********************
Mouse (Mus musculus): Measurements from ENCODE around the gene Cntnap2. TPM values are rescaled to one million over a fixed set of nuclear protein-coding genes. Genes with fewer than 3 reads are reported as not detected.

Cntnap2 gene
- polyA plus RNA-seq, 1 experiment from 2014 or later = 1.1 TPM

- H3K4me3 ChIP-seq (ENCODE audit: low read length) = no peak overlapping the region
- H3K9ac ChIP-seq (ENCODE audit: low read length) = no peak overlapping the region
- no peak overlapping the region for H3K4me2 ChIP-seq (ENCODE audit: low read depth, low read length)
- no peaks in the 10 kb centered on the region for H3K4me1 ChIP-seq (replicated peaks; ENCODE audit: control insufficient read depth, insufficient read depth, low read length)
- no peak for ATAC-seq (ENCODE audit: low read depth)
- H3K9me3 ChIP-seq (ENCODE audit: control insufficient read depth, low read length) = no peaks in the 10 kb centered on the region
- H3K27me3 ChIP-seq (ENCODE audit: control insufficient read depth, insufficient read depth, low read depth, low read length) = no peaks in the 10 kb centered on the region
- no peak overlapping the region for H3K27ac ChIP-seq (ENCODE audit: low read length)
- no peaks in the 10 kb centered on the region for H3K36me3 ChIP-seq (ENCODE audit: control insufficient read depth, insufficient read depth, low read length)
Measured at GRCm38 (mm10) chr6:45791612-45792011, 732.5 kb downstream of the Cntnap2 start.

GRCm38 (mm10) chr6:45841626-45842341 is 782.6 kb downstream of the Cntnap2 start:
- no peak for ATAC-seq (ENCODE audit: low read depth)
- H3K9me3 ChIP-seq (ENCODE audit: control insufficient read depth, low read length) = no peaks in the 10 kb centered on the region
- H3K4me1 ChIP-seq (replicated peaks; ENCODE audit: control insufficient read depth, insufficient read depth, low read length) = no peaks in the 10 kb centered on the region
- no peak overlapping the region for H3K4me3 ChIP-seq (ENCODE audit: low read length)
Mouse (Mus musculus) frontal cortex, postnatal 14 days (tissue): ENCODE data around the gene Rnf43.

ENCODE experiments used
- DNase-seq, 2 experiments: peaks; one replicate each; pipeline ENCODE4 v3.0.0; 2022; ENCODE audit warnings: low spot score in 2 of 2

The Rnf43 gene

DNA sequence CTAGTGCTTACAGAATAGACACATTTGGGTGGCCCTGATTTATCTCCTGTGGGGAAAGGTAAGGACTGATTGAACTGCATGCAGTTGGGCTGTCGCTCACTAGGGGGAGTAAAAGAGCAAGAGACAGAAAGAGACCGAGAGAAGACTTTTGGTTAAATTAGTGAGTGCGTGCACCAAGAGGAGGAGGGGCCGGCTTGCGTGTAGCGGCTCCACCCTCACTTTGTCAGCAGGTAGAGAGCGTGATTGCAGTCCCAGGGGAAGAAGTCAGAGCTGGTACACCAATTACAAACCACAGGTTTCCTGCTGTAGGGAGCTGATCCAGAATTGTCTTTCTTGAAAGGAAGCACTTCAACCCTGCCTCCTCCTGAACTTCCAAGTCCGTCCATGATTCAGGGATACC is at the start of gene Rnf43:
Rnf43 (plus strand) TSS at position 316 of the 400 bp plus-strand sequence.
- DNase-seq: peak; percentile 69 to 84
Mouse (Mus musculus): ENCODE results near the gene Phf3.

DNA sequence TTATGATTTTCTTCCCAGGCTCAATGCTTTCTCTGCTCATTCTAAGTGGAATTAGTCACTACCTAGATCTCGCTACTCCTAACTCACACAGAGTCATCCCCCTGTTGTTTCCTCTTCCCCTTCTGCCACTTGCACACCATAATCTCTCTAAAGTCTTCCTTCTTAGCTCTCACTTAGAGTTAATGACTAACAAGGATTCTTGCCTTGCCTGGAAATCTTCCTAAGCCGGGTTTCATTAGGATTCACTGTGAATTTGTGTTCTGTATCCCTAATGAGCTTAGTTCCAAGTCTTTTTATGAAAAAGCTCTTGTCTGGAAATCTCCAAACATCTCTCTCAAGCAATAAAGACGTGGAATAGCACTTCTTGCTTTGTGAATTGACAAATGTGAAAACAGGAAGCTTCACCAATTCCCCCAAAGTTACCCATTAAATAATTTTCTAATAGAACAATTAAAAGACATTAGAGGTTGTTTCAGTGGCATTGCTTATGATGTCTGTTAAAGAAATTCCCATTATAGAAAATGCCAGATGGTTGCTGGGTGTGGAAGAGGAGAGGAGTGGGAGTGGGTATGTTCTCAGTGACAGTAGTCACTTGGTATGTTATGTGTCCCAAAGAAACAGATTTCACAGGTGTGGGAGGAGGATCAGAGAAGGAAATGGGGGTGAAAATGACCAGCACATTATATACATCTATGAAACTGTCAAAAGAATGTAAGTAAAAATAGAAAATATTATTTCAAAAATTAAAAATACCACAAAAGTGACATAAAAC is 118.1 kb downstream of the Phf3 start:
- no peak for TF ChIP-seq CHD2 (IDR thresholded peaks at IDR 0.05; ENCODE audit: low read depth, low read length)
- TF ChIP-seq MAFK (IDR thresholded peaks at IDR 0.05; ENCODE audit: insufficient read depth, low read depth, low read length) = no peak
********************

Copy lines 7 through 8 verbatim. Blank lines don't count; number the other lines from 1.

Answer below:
- no peaks in the 10 kb centered on the region for H3K4me1 ChIP-seq (replicated peaks; ENCODE audit: control insufficient read depth, insufficient read depth, low read length)
- no peak for ATAC-seq (ENCODE audit: low read depth)